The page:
Death penalty

October 12, 2021

The world has moved forward in the past couple of decades in terms of human rights and penalties given to criminals. There emerged – over the years and across the world – near-consensus...

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The world has moved forward in the past couple of decades in terms of human rights and penalties given to criminals. There emerged – over the years and across the world – near-consensus regarding the undesirability of the death penalty. Human-rights organisations have particularly taken a principled stand against the application of the death penalty against juveniles and the mentally ill. Unfortunately, Pakistan lifted a six-year moratorium on the death penalty in 2014, resulting in a high rate of execution within a couple of years. In just two years, from 2015 to 2017, Pakistan accounted for 13 percent of the executions carried out in the world. According to data, of 3,659 executions in the world, 479 were carried out in Pakistan. In 2015 alone, Pakistan executed 20 percent of the global executions. Even now, Pakistan has an unenviable distinction of retaining the largest reported death row in the world, with over 3,800 prisoners reported to be waiting on the death row in the country.

The judicial system in Pakistan continues to prescribe capital punishment for over 33 crimes including non-lethal offences. Over one-fourth of all death sentences worldwide are handed over in Pakistan alone. Punjab is leading in the number of women on death row. The judicial system in the country is disproportionately skewed against minorities and women who are already vulnerable in society. Even during trials, minorities and women find it challenging to advocate for their innocence as severe socio-economic deprivation coupled with widespread illiteracy diminishes their chances of getting a fair trial and a just verdict. Research has shown convincingly that the death penalty is not at all a major factor in reducing heinous crimes. There are so many other factors that determine an increase or decrease in crimes, and the death penalty does not appear to be a deciding contributor in crime reduction. If fear of the noose truly did deter would-be-murderers it would have shown up in the statistics by now.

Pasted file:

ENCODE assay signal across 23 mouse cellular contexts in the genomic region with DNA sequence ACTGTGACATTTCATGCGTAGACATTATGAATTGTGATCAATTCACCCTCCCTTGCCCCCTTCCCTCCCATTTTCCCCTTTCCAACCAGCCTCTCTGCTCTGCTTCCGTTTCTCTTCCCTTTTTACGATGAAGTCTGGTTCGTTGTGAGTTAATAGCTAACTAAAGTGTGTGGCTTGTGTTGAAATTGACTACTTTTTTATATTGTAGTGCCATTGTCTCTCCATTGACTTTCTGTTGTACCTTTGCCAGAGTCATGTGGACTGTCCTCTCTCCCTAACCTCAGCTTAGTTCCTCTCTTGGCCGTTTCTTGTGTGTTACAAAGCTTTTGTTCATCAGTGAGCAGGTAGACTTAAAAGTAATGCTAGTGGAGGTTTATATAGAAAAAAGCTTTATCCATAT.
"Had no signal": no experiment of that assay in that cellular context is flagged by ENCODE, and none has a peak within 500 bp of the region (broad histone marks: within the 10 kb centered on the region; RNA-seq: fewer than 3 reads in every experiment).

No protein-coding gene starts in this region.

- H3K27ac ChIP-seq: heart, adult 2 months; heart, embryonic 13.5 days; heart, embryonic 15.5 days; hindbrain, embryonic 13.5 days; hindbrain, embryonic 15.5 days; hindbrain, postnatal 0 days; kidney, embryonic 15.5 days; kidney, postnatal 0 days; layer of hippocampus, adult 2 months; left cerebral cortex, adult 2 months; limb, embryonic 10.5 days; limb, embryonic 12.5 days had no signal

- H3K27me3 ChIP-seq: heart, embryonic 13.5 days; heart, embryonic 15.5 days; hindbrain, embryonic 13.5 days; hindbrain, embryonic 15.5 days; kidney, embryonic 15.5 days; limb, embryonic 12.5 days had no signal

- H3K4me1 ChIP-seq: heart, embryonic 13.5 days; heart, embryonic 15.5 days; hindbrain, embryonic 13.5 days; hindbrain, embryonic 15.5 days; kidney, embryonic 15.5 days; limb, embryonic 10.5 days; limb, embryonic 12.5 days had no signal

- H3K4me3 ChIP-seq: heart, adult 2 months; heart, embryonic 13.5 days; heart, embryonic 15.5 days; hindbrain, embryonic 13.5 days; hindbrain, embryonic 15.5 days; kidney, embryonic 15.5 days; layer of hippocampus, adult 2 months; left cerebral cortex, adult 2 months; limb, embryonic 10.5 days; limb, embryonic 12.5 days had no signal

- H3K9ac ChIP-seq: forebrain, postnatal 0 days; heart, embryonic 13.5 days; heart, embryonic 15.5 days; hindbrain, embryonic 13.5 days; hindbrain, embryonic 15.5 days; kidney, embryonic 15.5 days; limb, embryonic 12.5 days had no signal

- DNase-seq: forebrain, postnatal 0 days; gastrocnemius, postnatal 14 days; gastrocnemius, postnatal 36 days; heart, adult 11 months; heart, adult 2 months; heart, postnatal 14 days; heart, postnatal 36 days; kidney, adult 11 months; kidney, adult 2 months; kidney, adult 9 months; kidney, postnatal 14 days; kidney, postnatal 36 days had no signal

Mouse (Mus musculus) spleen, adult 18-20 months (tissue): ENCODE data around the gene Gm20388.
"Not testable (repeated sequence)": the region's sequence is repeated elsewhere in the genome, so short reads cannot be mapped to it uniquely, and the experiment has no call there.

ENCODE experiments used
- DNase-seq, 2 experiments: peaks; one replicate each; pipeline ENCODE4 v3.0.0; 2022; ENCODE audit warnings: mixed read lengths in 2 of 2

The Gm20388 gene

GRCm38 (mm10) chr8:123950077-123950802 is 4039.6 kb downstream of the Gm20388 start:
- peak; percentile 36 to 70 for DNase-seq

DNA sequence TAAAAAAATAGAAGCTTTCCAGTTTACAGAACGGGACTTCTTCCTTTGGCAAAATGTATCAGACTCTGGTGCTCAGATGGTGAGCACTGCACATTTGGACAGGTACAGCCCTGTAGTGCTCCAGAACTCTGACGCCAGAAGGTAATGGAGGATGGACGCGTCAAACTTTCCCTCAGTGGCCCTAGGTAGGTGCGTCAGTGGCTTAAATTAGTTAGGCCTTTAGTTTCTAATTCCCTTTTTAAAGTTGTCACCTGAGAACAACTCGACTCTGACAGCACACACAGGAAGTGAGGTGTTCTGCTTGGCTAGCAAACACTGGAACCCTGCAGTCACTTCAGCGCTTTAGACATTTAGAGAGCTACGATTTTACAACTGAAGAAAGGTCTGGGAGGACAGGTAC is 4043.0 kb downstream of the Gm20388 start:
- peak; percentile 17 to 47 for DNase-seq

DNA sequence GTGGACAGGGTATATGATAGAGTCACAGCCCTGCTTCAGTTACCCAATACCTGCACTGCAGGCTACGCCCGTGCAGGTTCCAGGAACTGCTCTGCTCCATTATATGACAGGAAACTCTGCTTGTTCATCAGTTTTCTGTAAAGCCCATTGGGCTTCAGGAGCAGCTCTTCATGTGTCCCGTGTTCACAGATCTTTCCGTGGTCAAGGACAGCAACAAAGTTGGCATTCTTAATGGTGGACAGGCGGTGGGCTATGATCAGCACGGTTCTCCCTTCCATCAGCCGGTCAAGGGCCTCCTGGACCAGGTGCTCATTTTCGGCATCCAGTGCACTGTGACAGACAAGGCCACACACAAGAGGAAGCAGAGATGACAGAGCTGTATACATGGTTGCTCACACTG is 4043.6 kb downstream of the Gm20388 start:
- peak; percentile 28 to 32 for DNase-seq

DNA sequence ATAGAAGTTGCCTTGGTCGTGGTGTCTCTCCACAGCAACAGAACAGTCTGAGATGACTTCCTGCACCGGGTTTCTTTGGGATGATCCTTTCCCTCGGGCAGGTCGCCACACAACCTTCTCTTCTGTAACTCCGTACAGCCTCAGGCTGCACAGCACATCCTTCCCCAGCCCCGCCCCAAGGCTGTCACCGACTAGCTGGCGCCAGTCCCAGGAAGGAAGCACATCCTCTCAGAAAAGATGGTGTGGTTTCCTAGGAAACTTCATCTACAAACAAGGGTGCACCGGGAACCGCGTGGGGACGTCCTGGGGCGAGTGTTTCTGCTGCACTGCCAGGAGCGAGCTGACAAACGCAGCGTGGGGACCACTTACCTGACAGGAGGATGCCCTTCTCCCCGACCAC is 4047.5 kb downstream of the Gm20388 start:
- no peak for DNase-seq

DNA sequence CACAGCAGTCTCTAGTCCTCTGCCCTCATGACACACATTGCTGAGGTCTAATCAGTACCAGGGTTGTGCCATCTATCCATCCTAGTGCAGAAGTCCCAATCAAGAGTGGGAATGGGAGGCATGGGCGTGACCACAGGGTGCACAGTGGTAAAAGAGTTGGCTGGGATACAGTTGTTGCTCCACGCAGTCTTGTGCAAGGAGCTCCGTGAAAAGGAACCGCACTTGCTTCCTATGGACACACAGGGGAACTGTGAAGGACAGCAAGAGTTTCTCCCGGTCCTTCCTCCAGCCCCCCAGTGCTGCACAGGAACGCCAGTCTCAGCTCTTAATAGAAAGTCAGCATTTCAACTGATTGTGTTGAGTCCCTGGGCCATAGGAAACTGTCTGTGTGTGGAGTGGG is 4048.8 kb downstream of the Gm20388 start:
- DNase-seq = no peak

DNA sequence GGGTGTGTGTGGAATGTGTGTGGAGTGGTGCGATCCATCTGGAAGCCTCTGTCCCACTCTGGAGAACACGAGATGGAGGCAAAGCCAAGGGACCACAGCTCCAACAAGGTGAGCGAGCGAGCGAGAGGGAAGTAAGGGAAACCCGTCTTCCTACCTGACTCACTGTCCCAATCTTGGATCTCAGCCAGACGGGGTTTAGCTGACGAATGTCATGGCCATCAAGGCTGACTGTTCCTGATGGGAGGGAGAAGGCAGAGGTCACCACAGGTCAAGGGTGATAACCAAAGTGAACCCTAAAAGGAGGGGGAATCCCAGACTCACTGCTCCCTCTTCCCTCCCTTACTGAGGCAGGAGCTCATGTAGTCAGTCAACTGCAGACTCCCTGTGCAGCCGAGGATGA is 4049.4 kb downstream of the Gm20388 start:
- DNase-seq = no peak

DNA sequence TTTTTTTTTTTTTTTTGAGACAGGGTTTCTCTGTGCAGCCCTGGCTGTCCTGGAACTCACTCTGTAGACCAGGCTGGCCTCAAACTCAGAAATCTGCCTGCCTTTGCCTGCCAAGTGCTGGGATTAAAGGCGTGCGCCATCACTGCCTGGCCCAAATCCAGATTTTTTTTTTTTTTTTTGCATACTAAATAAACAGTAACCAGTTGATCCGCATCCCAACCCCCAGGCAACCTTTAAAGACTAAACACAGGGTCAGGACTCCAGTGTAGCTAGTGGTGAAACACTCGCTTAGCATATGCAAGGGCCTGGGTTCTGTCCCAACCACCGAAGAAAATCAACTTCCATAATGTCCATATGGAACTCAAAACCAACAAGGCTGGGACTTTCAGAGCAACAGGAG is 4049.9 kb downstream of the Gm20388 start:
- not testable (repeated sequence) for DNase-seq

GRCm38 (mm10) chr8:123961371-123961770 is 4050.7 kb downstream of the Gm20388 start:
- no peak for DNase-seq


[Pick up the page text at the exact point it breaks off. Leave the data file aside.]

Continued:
Perhaps the clinching argument against the death penalty is the awesome power it hands to the state. Even if Pakistan were a perfectly-governed country, one should be wary of giving so much power to the government. But the reality is that our criminal justice system is deeply corrupt and inefficient. Torture of suspects is routine, defendants who cannot afford lawyers are given substandard representation and evidence is often planted or withheld. Marginalised and vulnerable segments of society are less knowledgeable and less empowered to navigate Pakistan’s existing criminal justice system. This World Day Against the Death Penalty (October 10) we were again reminded of the need to make meaningful improvements in our criminal justice system. Due process must prevail and the most vulnerable must not face any discrimination in this matter. If we insist on keeping the death penalty, it should be a punishment of the last resort, used only for very few crimes. There should be absolutely no question about the person’s guilt and death row prisoners have to be given access to competent legal help. At the moment, we are not doing very well on all these counts.

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